This is part two of a series concerning substance addiction and mental health. It stems from my personal recovery and ongoing experiences interacting with people looking for support, our peers in recovery, and professional care providers.
Last week, I spoke at the Connecticut Community for Addiction Recovery conference on Multiple Pathways of Recovery, in Groton CT. I was asked to represent LifeRing Secular Recovery in my role as Board Member, Meeting Convenor and Peer in Recovery. I gave two, one-hour presentations and spoke on my early introduction and subsequent failure in recovery and my relatively recent (7.5 years) return, wherein I learned about many of the paths highlighted by the conference.
Like many of the clinicians, peers and family members in attendance, I too was amazed at the variety of recovery resources available when I first learned of their existence. Society in general paints the same one-size-fits-all picture of the limited resources previously available to us. Like many others, it took me a while to fully assimilate the concept that my inability to flourish in 12-step recovery was not an indication of my lack of “really wanting” or “being ready for” recovery nor was it due to some “character defect” (…they seem to have been born this way). When I chose to return; it was with the attitude that I would try to fake it until I made it again, even with the feelings of being an imposter and a fraud I felt previously.
In LifeRing however, it became immediately apparent that for me, there was indeed a better way. I no longer felt like I had to adapt to the cloistered lifestyle that came with all of the jargon, fear-based compliance standards, shaming and the excommunication that I’d experienced in my youth. I was encouraged to find and express my truth on my terms, in a supportive and kind setting that still challenged me to leverage my ability to be “vulnerable” with others. This all happened in a safe environment and serves me still as a means of mutual and self-support. I was never told to sit and shut up, but was expected to speak at every meeting, as a peer in recovery. Needless to say, I latched on and have not looked back.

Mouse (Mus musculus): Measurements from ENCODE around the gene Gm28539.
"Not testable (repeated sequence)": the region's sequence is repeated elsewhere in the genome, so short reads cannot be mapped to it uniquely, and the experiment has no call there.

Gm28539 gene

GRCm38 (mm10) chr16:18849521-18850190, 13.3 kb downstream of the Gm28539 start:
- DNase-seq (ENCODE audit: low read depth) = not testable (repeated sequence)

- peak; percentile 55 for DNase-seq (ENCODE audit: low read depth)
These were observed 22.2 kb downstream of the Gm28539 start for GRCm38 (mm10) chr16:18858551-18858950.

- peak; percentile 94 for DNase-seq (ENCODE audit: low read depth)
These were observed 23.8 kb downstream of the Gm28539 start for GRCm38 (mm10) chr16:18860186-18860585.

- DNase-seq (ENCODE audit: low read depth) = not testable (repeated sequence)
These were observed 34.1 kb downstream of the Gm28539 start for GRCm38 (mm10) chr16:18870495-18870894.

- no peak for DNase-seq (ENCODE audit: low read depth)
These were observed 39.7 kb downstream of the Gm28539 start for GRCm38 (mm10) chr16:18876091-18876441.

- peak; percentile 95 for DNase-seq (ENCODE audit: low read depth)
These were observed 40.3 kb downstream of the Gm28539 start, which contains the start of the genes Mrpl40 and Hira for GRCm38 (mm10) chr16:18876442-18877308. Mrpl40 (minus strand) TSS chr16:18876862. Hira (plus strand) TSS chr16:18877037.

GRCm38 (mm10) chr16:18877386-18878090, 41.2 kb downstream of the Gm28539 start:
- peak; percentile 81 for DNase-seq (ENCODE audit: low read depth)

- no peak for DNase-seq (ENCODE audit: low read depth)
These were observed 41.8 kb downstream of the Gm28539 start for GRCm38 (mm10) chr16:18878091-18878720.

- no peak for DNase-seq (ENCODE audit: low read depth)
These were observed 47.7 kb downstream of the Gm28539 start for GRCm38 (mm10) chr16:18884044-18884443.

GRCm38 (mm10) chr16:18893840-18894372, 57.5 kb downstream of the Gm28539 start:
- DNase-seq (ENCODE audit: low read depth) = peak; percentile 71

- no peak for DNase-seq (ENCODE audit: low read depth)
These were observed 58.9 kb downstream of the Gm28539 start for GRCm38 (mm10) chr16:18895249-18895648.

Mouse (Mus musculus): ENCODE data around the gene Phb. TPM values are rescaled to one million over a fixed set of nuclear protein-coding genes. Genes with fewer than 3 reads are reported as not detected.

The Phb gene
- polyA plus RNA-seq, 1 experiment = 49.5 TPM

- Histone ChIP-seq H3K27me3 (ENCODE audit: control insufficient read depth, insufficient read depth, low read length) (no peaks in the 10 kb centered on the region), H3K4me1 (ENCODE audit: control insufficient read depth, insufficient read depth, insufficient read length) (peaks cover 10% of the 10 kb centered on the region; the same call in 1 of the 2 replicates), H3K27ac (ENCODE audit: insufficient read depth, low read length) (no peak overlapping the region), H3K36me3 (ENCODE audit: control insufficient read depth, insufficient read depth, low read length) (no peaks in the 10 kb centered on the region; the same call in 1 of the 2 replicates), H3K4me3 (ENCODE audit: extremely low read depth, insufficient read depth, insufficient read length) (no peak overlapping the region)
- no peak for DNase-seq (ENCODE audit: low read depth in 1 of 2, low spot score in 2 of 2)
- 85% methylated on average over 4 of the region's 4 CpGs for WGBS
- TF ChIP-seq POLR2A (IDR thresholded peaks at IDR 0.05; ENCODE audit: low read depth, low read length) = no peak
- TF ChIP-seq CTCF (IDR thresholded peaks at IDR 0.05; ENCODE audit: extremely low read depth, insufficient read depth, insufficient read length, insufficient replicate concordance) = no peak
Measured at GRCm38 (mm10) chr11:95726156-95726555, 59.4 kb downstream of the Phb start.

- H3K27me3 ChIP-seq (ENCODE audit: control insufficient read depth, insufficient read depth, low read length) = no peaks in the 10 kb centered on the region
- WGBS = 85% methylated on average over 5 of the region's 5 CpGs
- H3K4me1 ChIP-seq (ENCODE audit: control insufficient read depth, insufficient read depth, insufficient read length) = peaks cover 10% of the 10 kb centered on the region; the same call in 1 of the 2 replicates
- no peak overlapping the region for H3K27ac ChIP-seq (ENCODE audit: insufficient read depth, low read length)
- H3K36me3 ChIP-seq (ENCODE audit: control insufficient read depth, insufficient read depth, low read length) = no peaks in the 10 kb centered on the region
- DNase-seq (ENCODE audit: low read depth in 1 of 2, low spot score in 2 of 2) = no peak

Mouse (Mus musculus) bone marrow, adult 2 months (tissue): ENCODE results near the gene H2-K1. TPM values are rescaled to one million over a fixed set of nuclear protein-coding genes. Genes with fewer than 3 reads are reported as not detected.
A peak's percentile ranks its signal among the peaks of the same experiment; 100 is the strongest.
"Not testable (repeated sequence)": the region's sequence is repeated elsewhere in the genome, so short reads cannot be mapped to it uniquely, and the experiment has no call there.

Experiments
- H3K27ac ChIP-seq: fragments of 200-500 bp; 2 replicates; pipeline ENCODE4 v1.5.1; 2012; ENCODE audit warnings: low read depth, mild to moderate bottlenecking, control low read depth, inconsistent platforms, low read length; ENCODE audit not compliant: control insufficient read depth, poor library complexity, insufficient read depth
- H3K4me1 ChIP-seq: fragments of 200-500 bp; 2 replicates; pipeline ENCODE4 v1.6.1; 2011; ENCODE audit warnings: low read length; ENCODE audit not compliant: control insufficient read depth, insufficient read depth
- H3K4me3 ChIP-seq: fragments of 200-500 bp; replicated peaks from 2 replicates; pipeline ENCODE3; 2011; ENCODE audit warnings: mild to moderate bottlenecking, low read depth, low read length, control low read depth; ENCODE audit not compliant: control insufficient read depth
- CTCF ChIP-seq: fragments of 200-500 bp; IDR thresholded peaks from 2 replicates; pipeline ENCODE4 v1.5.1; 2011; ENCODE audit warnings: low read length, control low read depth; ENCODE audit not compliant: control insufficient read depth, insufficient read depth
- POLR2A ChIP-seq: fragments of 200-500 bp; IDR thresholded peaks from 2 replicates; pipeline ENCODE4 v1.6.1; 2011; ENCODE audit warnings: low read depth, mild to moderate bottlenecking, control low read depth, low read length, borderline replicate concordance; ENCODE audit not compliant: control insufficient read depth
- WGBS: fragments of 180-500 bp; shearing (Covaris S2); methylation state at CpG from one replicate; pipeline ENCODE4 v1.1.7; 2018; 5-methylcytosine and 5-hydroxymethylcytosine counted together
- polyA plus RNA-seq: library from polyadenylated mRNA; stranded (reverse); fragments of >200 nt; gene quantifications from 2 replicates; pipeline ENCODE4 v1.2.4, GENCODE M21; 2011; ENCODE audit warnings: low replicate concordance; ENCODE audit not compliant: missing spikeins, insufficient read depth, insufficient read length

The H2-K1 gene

At the conference
Explaining these experiences and the feelings that resulted has become second nature to me and although at this conference, I was preaching to the choir in many ways, there was still some resistance and misunderstanding among attendees. To their credit, most of those in attendance (95%+ I’d estimate) were peers from a 12-step background. I was impressed with not only their compassion and sense of responsibility to provide the best for their clients, but with their ability to look beyond “what worked for me” or “what in generally accepted” to truly seek to provide solutions, tailor-made to fit their clients.
There were speakers representing other secular organizations and not a few religious ones in addition to the “spiritual-based”, 12-step orgs. Despite some overtly religious overtones and the unavoidable and ever-present 12-step jargon, the mutual respect for the multiple recovery modalities was nothing short of infectious. I was even challenged during one of my presentations by Robert, a peer / clinician who, when I brought up the tendency of service providers and peers to only push for the recovery resources they employed themselves or had been prescribing regularly, correctly pointed out that the recovery landscape is rapidly changing. Changes in compliance concerning the provision of evidence-based methods and the introduction of the Affordable Care Act are causing service providers nationwide, to rethink their range of offerings and to investigate multiple solutions to better serve their now savvy, empowered clients who are acting more like consumers and less like powerless, desperate and morally broken individuals.
I left the conference still feeling enthusiastic about fighting the old regime but with more hope that things are indeed changing organically, for the better. What impacted me most strongly were the video keynote presentation from William L. White, who highlighted the empirical evidence supporting the urgent need for multiple pathways in recovery, and the closing keynote by Tom Hill from SAMSHA, who eloquently described the need to honor the commonalities that we all share in recovery and to be mindful of representing recovery resources on equal ground as opposed to referring to lesser-known organizations as “alternative” or to otherwise downplay their potential efficacy to our peers and clients in recovery.
As always, my hope for you, the reader, is to not just speak out as an advocate for choice in recovery but to, when appropriate, demand a range of services that is appropriate to meet the needs of anyone who finds themselves seeking assistance.